In early 2018, the Italian police intercepted a trafficking ring that dealt with workers from Bangladesh and India. Similar to almost every other trafficking story, the workers, in this case as well, were given false promises of jobs and brought to the country in exchange of exorbitant recruitment fees.
This was a rare instance where the police successfully managed to arrest the entire trafficking circle and also secured enough evidence to file strong cases against the gang because of a coalition formed between Europe's top banks and law enforcers.
When the victims were brought to Italy, they were required to open bank accounts and handover their bank cards to the traffickers. The traffickers would then open fake companies in the names of the victims and perform transactions. According to the Financial Action Task Force's—an intergovernmental organisation formed in 1989 to prevent money laundering— report, the traffickers laundered at least 2.5 million euros this way. However, one of the red flags that helped the police catch the culprits was that all transactions and withdrawals took place from the same ATM. The bank noticed this and filed a Suspicious Activity Report (SAR) to the police.
These are the kinds of red flags that bankers in Europe and America look for in transactions in a bid to prevent trafficking. Now, it's almost impossible to manually analyse the hundreds of thousands of transactions that take place every day. However, various bank alliances around the world, following years of research, have developed certain warnings that can help identify trafficking circuits. They have also trained their officials to identify such patterns.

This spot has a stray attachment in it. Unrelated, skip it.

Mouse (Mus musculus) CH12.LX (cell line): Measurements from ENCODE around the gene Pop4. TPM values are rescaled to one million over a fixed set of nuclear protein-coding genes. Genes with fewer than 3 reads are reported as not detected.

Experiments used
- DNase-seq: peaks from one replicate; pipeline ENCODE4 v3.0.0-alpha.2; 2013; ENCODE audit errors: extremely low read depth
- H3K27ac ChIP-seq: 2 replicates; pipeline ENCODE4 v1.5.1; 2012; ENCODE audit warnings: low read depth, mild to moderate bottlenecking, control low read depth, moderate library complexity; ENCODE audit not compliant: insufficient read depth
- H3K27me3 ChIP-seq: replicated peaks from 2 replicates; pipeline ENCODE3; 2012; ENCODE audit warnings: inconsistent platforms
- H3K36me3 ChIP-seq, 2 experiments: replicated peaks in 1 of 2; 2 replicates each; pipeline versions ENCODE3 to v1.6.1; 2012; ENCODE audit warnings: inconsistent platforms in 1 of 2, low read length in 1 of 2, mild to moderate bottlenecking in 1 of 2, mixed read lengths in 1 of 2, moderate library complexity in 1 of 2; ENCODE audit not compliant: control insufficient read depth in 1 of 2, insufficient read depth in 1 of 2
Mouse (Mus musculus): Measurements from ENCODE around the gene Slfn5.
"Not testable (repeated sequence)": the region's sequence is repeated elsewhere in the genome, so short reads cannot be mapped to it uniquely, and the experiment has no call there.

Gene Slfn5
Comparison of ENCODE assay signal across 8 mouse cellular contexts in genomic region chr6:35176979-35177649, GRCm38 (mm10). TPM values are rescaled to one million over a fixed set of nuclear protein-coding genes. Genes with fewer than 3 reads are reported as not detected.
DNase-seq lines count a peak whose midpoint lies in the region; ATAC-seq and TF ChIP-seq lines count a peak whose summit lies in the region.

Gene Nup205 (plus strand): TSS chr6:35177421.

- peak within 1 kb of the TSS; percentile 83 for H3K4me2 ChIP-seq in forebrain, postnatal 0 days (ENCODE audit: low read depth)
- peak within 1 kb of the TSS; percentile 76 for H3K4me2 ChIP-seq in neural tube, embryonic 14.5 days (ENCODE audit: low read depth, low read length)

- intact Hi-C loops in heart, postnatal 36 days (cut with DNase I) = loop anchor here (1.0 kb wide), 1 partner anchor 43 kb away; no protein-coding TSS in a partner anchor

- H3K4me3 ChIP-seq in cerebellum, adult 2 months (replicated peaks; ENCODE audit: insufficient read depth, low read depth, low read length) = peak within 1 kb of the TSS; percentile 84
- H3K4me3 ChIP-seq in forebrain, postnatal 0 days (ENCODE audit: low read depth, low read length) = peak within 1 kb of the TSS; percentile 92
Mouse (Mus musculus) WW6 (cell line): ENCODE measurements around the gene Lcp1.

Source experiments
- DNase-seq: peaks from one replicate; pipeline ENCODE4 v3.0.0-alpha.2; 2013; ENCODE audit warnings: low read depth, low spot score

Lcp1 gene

The first alliance was launched in 2014 with six of the biggest banks in the United States including the likes of JP Morgan, Western Union and Bank of America. Soon after, the system was replicated in Europe.
Cyrus Vance Jr., who works at the Manhattan District Attorney Office, during a conference in London this month, explained how effective the new system has been. “Soon after the formation of the bank alliance, the number of SARs increased drastically,” he said.
“In New York, most of the trafficking cases involve kids who come to the city because they are kicked out of home due to various reasons. The Pennsylvania Station in New York is like a magnet for these kids and that's where many of them are trafficked.”
“One police officer noticed this but didn't really know how to build a case. That's when Western Union came forward. The bank was able to backtrack and find out all the bus tickets that the trafficker had bought for the kids. We were able to find the victims and file cases against those who were guilty,” explained Vance Jr.
The question is how effective can such a system be for Bangladesh? It's a country struggling to deal with trafficking cases. Over 4,000 cases under the Prevention and Suppression of Human Trafficking Act have been filed since the act was passed in 2012. And yet, convictions are very rare—only 10 to 15 convictions take place every year, a number lesser than even Nepal.
Asif Saleh, Senior Director of Strategy, Communications and Empowerment for BRAC, believes that Bangladesh can benefit a lot by being a member of these alliances.
“A lot of these red flags and algorithms are non-existent in our part. If you focus on such [South Asian] countries, the results can be very interesting,” said Saleh.
Stating an example of how analysing transactions can help stop trafficking, Saleh said, “A customer once came to deposit around USD 2,500 [BDT 2,10,000] in a branch located in one of the most remote parts of the country.
He looked very anxious and that made the bank officer suspicious.”
“Eventually, the customer reluctantly said that he was paying the money to rescue his brother from Libya. He was paying it to the extortionist's partner in Bangladesh. One thing led to another and the name of the account holder was identified.”
“Later we found out that huge amounts of money had gone in [the same account] in the last two weeks and around 12 people were held hostage in Libya. Unfortunately we did not have the international network to stop this at a national level. Right now what we have in place are very basic anti-money laundering activities. It is not specifically related to human trafficking,” explained Saleh.
It's not as though law enforcers in Bangladesh are completely unaware of this strategy.